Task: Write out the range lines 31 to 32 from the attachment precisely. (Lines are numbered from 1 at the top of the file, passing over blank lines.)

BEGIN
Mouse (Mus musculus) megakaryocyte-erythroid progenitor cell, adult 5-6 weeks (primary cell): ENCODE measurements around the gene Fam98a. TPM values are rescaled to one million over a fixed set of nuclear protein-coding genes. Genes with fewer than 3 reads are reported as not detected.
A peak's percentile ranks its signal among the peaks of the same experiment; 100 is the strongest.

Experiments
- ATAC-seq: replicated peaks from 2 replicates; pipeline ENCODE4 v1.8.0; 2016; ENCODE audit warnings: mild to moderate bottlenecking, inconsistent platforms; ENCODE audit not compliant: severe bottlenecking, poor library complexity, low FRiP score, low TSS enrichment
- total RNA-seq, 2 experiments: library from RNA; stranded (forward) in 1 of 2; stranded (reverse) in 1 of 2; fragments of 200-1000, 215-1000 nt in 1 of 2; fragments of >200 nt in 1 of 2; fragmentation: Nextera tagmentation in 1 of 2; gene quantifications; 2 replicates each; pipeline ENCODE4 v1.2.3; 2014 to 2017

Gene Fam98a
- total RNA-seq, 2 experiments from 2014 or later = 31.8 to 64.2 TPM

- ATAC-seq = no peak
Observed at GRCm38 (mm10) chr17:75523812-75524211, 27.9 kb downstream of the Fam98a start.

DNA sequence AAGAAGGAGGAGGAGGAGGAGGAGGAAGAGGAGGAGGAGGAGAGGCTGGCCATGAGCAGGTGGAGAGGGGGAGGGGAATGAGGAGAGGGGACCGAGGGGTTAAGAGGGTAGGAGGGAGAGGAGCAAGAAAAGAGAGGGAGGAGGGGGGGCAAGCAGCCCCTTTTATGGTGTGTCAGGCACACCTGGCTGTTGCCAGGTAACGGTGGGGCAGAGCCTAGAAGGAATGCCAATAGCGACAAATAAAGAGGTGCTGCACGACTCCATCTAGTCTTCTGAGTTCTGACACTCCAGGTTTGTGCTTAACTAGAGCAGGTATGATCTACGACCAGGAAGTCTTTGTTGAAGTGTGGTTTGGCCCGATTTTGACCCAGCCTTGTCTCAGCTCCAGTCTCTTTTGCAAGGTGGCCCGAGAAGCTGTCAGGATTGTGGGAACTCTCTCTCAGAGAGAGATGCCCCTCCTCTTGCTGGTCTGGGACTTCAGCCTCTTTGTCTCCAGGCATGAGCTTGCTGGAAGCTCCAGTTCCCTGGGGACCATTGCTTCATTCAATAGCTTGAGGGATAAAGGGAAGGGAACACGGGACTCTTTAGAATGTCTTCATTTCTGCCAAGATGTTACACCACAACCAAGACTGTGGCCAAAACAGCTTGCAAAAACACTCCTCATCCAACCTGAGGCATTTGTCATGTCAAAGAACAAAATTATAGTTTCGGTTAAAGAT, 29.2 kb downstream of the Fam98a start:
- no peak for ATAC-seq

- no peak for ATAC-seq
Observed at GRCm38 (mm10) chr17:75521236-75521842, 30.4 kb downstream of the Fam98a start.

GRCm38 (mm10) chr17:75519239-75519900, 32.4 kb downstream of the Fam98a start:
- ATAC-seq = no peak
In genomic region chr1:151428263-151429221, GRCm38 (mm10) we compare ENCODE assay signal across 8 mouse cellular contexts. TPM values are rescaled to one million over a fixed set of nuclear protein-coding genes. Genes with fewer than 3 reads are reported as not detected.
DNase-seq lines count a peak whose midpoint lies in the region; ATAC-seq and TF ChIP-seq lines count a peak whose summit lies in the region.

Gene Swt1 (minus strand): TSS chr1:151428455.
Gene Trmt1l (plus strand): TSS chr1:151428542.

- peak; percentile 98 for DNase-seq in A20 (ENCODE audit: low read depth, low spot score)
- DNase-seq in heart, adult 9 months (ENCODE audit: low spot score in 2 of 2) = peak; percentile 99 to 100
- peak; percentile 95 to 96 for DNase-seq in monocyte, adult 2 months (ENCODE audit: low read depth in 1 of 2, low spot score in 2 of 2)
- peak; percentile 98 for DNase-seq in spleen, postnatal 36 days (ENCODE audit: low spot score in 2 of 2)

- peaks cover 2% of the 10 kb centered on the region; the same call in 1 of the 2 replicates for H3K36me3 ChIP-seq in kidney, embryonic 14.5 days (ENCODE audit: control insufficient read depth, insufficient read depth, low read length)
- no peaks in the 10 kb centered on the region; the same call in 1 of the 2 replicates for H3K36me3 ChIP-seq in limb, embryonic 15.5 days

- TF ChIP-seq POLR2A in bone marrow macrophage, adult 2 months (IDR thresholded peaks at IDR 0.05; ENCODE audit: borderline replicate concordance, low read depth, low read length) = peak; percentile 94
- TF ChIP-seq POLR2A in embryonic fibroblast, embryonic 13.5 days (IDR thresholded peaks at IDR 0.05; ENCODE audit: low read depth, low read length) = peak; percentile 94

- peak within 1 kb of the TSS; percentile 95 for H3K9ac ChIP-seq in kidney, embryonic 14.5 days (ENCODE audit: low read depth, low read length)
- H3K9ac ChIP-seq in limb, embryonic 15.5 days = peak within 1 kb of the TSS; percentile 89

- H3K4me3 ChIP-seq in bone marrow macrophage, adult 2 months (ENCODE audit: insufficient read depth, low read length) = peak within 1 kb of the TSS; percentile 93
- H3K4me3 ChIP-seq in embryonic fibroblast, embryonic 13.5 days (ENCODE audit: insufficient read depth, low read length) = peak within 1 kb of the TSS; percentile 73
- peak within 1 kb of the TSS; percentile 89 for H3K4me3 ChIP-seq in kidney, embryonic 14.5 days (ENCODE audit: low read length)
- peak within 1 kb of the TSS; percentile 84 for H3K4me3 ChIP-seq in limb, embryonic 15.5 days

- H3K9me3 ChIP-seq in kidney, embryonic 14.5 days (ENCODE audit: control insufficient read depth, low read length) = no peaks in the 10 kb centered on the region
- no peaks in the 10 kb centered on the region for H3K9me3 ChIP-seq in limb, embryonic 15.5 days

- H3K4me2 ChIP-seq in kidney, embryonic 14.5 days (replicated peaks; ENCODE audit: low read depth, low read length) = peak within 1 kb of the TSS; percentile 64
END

- H3K4me3 ChIP-seq in embryonic fibroblast, embryonic 13.5 days (ENCODE audit: insufficient read depth, low read length) = peak within 1 kb of the TSS; percentile 73
- peak within 1 kb of the TSS; percentile 89 for H3K4me3 ChIP-seq in kidney, embryonic 14.5 days (ENCODE audit: low read length)